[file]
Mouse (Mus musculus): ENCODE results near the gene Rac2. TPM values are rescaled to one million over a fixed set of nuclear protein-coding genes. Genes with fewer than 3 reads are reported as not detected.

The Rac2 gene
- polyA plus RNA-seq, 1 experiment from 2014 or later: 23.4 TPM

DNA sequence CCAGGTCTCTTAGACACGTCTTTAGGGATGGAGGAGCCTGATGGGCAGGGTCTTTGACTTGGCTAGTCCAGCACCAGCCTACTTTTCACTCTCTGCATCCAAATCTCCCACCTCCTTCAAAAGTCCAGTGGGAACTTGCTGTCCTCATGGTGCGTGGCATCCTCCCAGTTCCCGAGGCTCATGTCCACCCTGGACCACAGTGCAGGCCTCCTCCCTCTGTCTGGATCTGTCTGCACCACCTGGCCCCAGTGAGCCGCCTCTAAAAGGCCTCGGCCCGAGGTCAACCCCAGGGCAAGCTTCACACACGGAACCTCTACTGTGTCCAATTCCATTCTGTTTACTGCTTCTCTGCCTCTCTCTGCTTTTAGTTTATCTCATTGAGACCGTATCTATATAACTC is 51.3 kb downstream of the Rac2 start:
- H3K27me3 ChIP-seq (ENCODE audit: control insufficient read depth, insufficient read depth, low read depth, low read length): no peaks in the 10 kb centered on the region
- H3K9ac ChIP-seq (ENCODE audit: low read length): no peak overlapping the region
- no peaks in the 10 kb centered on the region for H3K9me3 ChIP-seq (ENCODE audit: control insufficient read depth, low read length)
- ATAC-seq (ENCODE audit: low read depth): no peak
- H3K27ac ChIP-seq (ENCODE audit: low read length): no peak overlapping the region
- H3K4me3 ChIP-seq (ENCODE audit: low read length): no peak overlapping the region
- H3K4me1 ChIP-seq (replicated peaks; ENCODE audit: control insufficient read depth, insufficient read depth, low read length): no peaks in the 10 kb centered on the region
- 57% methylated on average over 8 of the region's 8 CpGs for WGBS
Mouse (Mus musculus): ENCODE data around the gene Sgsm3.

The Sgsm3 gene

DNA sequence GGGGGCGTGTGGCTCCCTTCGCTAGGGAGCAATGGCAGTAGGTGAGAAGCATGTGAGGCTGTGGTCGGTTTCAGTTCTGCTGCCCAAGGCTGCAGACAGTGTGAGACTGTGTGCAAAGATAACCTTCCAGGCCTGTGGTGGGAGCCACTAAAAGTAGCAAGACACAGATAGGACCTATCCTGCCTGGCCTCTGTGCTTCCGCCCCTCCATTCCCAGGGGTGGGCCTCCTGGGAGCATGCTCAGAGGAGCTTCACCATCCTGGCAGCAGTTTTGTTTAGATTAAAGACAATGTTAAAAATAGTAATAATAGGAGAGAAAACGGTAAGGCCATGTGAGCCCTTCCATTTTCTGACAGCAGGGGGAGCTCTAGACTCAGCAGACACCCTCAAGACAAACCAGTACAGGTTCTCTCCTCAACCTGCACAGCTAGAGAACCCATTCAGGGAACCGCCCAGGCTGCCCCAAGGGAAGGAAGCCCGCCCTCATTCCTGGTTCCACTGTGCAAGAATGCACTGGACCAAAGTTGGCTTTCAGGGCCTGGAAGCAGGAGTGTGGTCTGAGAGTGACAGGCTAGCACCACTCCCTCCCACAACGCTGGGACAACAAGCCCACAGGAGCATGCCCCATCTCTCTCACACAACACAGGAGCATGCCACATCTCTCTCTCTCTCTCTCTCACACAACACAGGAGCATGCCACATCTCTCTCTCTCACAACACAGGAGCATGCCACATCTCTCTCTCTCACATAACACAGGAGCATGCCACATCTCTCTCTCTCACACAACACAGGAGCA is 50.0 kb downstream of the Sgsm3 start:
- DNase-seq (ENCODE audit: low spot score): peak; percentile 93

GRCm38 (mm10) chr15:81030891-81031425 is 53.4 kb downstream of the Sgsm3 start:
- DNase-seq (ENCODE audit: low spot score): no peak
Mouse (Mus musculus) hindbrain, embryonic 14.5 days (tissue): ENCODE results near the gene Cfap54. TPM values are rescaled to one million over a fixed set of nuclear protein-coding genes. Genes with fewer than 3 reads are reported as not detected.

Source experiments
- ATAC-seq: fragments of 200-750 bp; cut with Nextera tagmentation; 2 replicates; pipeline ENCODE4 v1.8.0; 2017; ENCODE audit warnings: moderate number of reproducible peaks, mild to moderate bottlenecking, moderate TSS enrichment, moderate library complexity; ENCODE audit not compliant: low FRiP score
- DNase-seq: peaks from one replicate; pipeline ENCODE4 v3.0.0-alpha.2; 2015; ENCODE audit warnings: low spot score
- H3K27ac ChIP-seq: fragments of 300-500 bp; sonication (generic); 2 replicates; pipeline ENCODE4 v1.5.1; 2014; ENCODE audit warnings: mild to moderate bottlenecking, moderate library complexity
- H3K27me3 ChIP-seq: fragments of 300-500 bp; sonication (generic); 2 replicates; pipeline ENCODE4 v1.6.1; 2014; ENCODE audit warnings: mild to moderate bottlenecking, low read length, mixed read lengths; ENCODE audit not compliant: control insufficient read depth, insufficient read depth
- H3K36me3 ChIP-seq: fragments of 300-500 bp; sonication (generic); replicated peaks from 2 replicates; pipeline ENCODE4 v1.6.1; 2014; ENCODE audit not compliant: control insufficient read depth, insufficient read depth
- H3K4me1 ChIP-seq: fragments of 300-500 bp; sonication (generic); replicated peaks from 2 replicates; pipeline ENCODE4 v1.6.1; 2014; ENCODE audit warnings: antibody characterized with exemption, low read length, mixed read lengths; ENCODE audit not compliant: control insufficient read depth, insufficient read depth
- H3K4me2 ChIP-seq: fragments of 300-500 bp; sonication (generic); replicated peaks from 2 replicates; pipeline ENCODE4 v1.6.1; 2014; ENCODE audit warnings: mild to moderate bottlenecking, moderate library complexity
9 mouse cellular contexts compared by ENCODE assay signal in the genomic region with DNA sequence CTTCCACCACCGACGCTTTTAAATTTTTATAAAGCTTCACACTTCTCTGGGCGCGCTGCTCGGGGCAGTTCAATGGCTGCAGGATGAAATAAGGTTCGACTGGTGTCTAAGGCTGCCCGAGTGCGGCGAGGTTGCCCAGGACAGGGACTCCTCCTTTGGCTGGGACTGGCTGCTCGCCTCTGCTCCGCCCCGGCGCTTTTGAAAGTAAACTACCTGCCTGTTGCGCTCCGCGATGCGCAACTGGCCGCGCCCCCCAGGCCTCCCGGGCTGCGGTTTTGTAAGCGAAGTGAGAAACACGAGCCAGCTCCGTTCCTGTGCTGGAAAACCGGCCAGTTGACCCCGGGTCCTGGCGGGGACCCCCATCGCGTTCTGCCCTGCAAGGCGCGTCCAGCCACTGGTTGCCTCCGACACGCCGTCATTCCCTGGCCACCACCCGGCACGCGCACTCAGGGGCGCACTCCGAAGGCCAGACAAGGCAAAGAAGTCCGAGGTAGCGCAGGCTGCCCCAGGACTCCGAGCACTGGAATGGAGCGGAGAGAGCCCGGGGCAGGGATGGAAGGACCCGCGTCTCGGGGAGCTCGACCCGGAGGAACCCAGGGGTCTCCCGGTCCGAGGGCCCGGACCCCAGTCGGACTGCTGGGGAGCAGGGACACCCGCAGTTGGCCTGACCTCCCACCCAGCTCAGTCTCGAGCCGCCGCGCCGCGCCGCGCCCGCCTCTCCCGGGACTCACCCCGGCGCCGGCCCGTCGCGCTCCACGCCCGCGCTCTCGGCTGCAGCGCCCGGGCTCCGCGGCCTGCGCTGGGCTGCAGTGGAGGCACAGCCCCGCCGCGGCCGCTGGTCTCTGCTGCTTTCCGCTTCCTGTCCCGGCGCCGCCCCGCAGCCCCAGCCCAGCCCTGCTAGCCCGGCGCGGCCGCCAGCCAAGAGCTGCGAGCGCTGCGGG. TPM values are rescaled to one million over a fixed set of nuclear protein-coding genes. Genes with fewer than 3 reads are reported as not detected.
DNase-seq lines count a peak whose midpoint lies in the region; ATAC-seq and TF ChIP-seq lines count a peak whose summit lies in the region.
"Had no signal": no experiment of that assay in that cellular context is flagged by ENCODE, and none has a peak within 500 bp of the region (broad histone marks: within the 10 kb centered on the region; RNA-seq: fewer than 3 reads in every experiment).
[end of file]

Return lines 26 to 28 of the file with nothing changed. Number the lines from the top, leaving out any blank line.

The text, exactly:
- H3K4me1 ChIP-seq: fragments of 300-500 bp; sonication (generic); replicated peaks from 2 replicates; pipeline ENCODE4 v1.6.1; 2014; ENCODE audit warnings: antibody characterized with exemption, low read length, mixed read lengths; ENCODE audit not compliant: control insufficient read depth, insufficient read depth
- H3K4me2 ChIP-seq: fragments of 300-500 bp; sonication (generic); replicated peaks from 2 replicates; pipeline ENCODE4 v1.6.1; 2014; ENCODE audit warnings: mild to moderate bottlenecking, moderate library complexity
9 mouse cellular contexts compared by ENCODE assay signal in the genomic region with DNA sequence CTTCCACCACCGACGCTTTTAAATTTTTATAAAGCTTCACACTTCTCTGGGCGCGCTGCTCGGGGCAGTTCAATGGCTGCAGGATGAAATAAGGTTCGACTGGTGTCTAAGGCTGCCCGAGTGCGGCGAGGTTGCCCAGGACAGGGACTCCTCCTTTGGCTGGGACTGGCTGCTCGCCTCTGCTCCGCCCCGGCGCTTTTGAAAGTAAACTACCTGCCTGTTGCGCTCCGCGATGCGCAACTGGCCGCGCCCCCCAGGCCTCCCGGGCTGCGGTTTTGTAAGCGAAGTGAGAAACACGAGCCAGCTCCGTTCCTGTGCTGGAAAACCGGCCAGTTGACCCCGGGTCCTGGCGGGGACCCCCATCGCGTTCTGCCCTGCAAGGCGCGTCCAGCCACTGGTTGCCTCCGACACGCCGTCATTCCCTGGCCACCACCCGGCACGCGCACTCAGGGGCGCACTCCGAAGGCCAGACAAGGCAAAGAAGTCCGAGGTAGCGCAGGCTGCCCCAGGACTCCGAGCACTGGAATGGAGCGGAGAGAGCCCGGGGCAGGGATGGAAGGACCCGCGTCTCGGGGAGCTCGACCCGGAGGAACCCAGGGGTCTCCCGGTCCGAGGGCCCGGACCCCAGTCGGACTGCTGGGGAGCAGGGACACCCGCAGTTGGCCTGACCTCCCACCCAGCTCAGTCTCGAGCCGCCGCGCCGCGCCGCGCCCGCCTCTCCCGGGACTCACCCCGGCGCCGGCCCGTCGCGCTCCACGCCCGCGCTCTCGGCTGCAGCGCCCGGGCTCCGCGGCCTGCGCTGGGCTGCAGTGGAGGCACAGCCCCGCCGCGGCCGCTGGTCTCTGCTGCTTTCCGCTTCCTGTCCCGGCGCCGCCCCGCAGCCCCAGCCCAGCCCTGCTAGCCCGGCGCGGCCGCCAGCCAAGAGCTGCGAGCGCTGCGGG. TPM values are rescaled to one million over a fixed set of nuclear protein-coding genes. Genes with fewer than 3 reads are reported as not detected.